We Have Lived To See This Day: A Reminiscence, After a Year*
At first hearing, the news seemed like the build-up to a joke. Dink’s been shot? The name itself never failed to amuse me, no matter the context. And pictures of the man had always showed a pleasant, expressive Armenian face, slightly ironic, and confidently composed even amid the Keystone-Coppish antics of Turkey’s legal system. Besides, he was only a writer.
Dink’s been shot? What an improbable idea. Go on—what’s the punch line?
It turned out there was more than one punch line—and quite different from what I had expected. Dink’s been shot—and he’s dead. Dink was shot—in broad daylight, on an open street. He was shot in the back of the head. He was shot coming out of his office. He was shot, and the punk who did it cursed him in Turkish as he ran away.
The details trickled into the Reporter’s offices throughout that day, but there was hardly time to greet them with the reverence they deserved. Energy could be spared for a periodic sad shake of the head, an angry grinding of teeth. But what took possession of me and my colleagues in our scattered offices was the emerging news story—already developing in astonishing ways on the streets of Istanbul, and rippling outward to Armenian communities across the world. How would we cover it? How would we do justice, not simply to the immediate event, but also to the accelerating pace of reactions and counter-developments? How would we convey it all in a timely way, with an original perspective?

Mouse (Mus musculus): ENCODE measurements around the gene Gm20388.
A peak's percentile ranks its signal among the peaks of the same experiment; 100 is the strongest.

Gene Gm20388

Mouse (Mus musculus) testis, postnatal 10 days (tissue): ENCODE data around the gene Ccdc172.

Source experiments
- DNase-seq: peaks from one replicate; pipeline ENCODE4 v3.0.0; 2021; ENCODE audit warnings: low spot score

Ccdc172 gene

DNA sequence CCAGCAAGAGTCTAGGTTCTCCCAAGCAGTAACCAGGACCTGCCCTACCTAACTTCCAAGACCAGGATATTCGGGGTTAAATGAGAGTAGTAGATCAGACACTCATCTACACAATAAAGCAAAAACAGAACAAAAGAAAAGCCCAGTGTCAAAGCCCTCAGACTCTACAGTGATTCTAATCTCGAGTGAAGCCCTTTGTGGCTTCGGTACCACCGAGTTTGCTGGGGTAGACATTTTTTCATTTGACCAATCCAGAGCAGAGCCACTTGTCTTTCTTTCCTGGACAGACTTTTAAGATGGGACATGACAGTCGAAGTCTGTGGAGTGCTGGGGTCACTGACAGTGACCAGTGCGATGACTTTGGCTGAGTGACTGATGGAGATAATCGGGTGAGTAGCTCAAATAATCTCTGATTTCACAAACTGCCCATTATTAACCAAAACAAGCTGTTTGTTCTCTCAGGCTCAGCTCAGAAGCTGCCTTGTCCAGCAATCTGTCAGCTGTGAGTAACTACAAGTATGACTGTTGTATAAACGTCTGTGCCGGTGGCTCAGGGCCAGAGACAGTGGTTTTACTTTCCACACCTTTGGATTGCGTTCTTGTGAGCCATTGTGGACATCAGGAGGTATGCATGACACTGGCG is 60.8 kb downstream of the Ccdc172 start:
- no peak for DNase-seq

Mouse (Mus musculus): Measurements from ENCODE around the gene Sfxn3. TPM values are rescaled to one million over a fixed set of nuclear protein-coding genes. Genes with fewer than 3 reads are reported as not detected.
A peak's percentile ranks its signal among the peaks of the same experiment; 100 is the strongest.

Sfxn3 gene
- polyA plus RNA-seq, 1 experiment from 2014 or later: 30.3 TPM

In some ways the reaction was coldly forensic; but there was a touch of poignancy in the realization that the victim himself, in decidedly different circumstances, would likely have been approaching things in a similar way.
It was not until two days later, in church, that the full weight of Hrant Dink’s fate fell on me.
Already by that time, the Internet was alive with headlines and slogans seeking to encapsulate the greater meaning of Dink’s death. Dink was said to have died in 1915. He was designated Victim Number one-and-a-half-million-plus-one of the Armenian Genocide. He was the hero-martyr killed for speaking the truth. All of these were thoughtful, helpful, even true in their own ways.
And yet not the whole truth. Even in the Republic of Turkey, there are others willing to speak and write about the Genocide; some have been roughed up, threatened, sued, forced into exile. But none of them was selected for an execution-style murder. That distinction was reserved for Hrant Dink, and what recommended him for that fate, in the eyes of his killers, was not the kind of man he was or wasn’t, or even what he said or did, but rather the very fact that he was an Armenian.
That thought weighed on me as I stood in our church sanctuary, among fellow countrymen, but also by myself. The sharagans came from me raspingly, haltingly. Surely there was comfort to be found in those immortal sounds, which have outlived every Armenian who ever existed, and link us with those who were, and those who are yet to come. But on that day there was also a sense of defiance in the mere utterance of those Armenian words, and more than once, when I felt I couldn’t continue a given phrase, I found myself forcing the words out, through clenched teeth, and at the expense of tunefulness, just to assure the invisible powers listening that our words would never easily be silenced.